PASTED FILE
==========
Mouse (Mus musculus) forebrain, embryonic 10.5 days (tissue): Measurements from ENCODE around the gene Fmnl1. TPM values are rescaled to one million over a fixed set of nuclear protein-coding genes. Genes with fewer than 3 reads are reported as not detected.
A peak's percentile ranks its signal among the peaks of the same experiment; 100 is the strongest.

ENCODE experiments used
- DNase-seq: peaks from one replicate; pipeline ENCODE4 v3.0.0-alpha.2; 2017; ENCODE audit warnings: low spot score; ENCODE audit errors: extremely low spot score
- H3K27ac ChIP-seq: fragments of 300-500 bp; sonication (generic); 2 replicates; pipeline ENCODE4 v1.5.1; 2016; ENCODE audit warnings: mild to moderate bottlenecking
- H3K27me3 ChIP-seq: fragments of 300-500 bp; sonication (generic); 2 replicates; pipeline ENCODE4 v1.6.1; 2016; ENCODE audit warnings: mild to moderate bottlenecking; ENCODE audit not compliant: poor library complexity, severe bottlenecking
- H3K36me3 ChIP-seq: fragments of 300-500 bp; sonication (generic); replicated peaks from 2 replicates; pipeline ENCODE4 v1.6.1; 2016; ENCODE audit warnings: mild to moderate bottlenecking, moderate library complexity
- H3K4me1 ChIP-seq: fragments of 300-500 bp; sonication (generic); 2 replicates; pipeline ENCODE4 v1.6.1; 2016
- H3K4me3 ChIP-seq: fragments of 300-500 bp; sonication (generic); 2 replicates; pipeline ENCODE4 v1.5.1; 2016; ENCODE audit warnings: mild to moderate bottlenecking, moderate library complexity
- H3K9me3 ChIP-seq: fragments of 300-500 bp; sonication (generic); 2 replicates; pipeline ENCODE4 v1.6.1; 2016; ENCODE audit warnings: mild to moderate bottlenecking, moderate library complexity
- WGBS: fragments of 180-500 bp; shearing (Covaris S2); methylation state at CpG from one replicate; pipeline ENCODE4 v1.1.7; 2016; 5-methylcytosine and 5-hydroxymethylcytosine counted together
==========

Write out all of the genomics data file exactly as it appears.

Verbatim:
Mouse (Mus musculus) forebrain, embryonic 10.5 days (tissue): Measurements from ENCODE around the gene Fmnl1. TPM values are rescaled to one million over a fixed set of nuclear protein-coding genes. Genes with fewer than 3 reads are reported as not detected.
A peak's percentile ranks its signal among the peaks of the same experiment; 100 is the strongest.

ENCODE experiments used
- DNase-seq: peaks from one replicate; pipeline ENCODE4 v3.0.0-alpha.2; 2017; ENCODE audit warnings: low spot score; ENCODE audit errors: extremely low spot score
- H3K27ac ChIP-seq: fragments of 300-500 bp; sonication (generic); 2 replicates; pipeline ENCODE4 v1.5.1; 2016; ENCODE audit warnings: mild to moderate bottlenecking
- H3K27me3 ChIP-seq: fragments of 300-500 bp; sonication (generic); 2 replicates; pipeline ENCODE4 v1.6.1; 2016; ENCODE audit warnings: mild to moderate bottlenecking; ENCODE audit not compliant: poor library complexity, severe bottlenecking
- H3K36me3 ChIP-seq: fragments of 300-500 bp; sonication (generic); replicated peaks from 2 replicates; pipeline ENCODE4 v1.6.1; 2016; ENCODE audit warnings: mild to moderate bottlenecking, moderate library complexity
- H3K4me1 ChIP-seq: fragments of 300-500 bp; sonication (generic); 2 replicates; pipeline ENCODE4 v1.6.1; 2016
- H3K4me3 ChIP-seq: fragments of 300-500 bp; sonication (generic); 2 replicates; pipeline ENCODE4 v1.5.1; 2016; ENCODE audit warnings: mild to moderate bottlenecking, moderate library complexity
- H3K9me3 ChIP-seq: fragments of 300-500 bp; sonication (generic); 2 replicates; pipeline ENCODE4 v1.6.1; 2016; ENCODE audit warnings: mild to moderate bottlenecking, moderate library complexity
- WGBS: fragments of 180-500 bp; shearing (Covaris S2); methylation state at CpG from one replicate; pipeline ENCODE4 v1.1.7; 2016; 5-methylcytosine and 5-hydroxymethylcytosine counted together